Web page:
Touria Prayag's Blog

The day after Par Touria Prayag 16 Mars 2013

Posted in Uncategorized by touriaprayag on September 15, 2013

“ If we had to see things the way they are, ‘Mauritianism’ as it is today is a gift ,a burden, and an obligation – All at the same time.”

The image which President Pranab Mukherjee takes home with him is one of a flawless united Mauritius which takes great pride in its history, culture and independence. The besieged stadium to which thousands of Mauritians of all communities and religions fl ocked and filled beyond capacity is proof enough of how proud we are of our country and how we feel about our independence.For one day, we were all Mauritian irrespective of our origins. For one day, we looked at our neighbour’s heart rather than the colour of his skin. For one day, we became what we really should have always been: real Mauritians.

The State House and Clarisse House spoke the same language of unity, the opposition played its role and their efforts won the day. It is not clear how much damage was caused by a group of limelight-seeking individuals whose sense of judgment did not allow them to see that there is a time and a place for everything and that all our other problems, including those related to our choice of energy, had to take a backseat to allow the nation to live this great moment.

Once this one-day-in-the-year is over and the guest of honour is gone and our emotions have subsided, we can go back to our business as usual and try to take stock of what we have achieved during our greying independence. However, as the dust settles, certain pertinent questions beg to be answered. Are we really any closer to that Mauritianism we keep talking about or does it actually only hit us once a year? Are we proud of our country every day of our lives?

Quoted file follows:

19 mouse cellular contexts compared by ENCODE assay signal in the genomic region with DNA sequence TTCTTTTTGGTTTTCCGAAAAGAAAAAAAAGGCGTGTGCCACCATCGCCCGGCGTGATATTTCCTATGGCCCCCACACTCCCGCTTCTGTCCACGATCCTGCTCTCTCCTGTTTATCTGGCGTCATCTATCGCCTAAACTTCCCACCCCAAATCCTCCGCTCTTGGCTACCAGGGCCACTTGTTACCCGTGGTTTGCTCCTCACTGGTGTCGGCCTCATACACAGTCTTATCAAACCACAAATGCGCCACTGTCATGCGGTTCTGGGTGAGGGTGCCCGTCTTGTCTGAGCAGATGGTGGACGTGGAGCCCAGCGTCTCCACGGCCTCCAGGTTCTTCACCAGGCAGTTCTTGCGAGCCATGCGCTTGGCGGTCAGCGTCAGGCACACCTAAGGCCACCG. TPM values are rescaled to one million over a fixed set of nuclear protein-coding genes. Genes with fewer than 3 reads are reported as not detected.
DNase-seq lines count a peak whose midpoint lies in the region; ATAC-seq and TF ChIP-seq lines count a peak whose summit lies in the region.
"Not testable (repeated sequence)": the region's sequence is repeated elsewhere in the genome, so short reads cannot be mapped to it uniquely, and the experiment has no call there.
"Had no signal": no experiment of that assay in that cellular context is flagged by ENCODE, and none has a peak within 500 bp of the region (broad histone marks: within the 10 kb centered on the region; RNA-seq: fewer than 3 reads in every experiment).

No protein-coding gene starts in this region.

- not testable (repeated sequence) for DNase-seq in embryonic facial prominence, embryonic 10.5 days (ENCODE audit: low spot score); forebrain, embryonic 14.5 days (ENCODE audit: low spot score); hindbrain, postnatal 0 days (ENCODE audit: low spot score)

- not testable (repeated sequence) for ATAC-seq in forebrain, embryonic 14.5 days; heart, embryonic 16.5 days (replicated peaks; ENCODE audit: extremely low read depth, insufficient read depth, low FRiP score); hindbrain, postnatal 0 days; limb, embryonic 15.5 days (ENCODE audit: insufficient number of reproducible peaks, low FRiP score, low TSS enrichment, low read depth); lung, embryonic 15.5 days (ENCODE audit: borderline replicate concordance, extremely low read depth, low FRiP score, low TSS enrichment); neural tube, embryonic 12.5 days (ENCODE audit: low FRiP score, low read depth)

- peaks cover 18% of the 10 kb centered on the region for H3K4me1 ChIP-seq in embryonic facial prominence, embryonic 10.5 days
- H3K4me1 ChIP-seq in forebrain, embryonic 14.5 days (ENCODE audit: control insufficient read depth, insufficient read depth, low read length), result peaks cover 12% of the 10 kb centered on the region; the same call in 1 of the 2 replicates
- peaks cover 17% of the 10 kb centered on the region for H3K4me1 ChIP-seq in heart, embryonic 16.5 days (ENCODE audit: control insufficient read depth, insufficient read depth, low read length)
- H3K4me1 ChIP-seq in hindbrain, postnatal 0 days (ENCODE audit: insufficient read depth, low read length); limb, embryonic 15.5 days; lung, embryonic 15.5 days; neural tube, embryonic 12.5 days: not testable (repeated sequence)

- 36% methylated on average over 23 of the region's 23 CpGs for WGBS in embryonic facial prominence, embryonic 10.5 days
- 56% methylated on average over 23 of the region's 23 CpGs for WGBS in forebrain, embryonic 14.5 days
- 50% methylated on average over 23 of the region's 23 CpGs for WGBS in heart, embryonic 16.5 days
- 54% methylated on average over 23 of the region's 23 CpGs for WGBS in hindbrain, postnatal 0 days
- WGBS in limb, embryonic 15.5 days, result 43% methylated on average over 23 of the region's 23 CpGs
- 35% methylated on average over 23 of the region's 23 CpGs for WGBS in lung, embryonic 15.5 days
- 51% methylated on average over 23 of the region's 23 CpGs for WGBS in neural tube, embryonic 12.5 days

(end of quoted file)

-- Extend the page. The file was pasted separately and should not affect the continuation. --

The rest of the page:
If we had to see things the way they are, Mauritianism as it is today is a gift, a burden, and an obligation – all at the same time. Isn’t it a gift that between the time a Mauritian child is born and the time he is tucked away in his cot, between the doctor, nurses and helpers, s/he has brushed with all of the five continents? That before s/he is of school age, s/he has been made familiar with the cultures of most parts of the world? That s/he learns instinctively how to greet, socialize with and entertain every member of each culture? Isn’t it a burden that each of us is dragging religious, cultural and
historical baggage we do not always know how to handle? Isn’t it an obligation to inculcate in our children the notion of real Mauritianism and nation building? After the great show in the stadium and after the departure of the Indian president, how much progress have we really made on the ground? When our flag flies high and swirls in the tropical
breeze for one day symbolizing the rainbow nation we dream to be, how much prejudice does every single colour of this rainbow still hide? While politicians stand side by side and make the most pious of declarations, how many lobbies are they going to kowtow to later?

The answers are not pretty but no matter. Days like these give the future generations reason to hope.


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